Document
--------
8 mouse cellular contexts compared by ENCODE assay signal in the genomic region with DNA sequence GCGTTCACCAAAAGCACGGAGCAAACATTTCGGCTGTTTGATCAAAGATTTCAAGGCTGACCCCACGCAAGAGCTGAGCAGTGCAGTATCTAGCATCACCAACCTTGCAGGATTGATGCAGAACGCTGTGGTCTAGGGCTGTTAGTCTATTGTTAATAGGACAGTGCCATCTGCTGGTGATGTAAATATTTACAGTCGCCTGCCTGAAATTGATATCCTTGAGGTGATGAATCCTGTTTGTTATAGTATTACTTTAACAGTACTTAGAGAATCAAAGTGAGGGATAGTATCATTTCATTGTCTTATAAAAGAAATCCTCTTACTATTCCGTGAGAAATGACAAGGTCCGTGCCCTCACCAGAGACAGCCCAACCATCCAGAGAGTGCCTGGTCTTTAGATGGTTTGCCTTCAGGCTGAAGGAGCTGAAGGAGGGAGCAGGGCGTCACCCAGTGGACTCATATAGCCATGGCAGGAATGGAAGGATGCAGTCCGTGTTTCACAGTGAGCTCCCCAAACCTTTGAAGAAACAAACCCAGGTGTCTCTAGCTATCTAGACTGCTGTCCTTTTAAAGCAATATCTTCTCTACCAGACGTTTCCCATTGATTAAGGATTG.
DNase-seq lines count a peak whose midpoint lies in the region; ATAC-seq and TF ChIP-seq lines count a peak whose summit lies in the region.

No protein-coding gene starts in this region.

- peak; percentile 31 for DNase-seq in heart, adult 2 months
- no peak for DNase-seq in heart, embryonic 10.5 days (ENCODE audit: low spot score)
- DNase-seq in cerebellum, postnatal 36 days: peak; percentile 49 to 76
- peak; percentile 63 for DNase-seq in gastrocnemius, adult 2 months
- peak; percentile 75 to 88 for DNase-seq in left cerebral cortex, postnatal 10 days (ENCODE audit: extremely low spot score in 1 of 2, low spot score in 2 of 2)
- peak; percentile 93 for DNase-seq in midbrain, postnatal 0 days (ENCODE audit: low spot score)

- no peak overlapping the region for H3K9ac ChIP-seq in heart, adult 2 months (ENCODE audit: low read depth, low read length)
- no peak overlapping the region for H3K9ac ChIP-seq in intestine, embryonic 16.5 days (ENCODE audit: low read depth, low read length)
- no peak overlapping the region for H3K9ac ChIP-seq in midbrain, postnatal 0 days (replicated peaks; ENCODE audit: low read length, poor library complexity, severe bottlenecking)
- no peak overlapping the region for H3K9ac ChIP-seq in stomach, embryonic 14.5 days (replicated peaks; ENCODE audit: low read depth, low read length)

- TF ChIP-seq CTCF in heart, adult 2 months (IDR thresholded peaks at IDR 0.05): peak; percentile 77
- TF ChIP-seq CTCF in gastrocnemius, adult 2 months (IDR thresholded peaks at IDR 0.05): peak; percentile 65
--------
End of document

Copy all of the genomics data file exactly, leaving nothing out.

8 mouse cellular contexts compared by ENCODE assay signal in the genomic region with DNA sequence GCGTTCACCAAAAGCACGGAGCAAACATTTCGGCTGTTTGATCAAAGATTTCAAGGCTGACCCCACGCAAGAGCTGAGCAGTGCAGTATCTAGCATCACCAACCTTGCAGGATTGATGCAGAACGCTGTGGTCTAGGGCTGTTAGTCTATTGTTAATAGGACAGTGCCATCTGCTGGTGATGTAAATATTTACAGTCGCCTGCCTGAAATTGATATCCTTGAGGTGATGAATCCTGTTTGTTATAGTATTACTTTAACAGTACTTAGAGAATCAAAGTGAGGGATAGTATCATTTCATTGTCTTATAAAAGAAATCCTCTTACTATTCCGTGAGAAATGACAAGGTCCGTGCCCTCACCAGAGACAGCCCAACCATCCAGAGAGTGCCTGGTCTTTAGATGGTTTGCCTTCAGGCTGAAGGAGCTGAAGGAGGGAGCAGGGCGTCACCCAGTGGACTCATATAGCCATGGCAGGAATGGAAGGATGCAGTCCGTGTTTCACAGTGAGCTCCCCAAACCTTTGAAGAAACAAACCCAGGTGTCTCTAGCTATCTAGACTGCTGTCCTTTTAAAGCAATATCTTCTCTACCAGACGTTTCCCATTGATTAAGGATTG.
DNase-seq lines count a peak whose midpoint lies in the region; ATAC-seq and TF ChIP-seq lines count a peak whose summit lies in the region.

No protein-coding gene starts in this region.

- peak; percentile 31 for DNase-seq in heart, adult 2 months
- no peak for DNase-seq in heart, embryonic 10.5 days (ENCODE audit: low spot score)
- DNase-seq in cerebellum, postnatal 36 days: peak; percentile 49 to 76
- peak; percentile 63 for DNase-seq in gastrocnemius, adult 2 months
- peak; percentile 75 to 88 for DNase-seq in left cerebral cortex, postnatal 10 days (ENCODE audit: extremely low spot score in 1 of 2, low spot score in 2 of 2)
- peak; percentile 93 for DNase-seq in midbrain, postnatal 0 days (ENCODE audit: low spot score)

- no peak overlapping the region for H3K9ac ChIP-seq in heart, adult 2 months (ENCODE audit: low read depth, low read length)
- no peak overlapping the region for H3K9ac ChIP-seq in intestine, embryonic 16.5 days (ENCODE audit: low read depth, low read length)
- no peak overlapping the region for H3K9ac ChIP-seq in midbrain, postnatal 0 days (replicated peaks; ENCODE audit: low read length, poor library complexity, severe bottlenecking)
- no peak overlapping the region for H3K9ac ChIP-seq in stomach, embryonic 14.5 days (replicated peaks; ENCODE audit: low read depth, low read length)

- TF ChIP-seq CTCF in heart, adult 2 months (IDR thresholded peaks at IDR 0.05): peak; percentile 77
- TF ChIP-seq CTCF in gastrocnemius, adult 2 months (IDR thresholded peaks at IDR 0.05): peak; percentile 65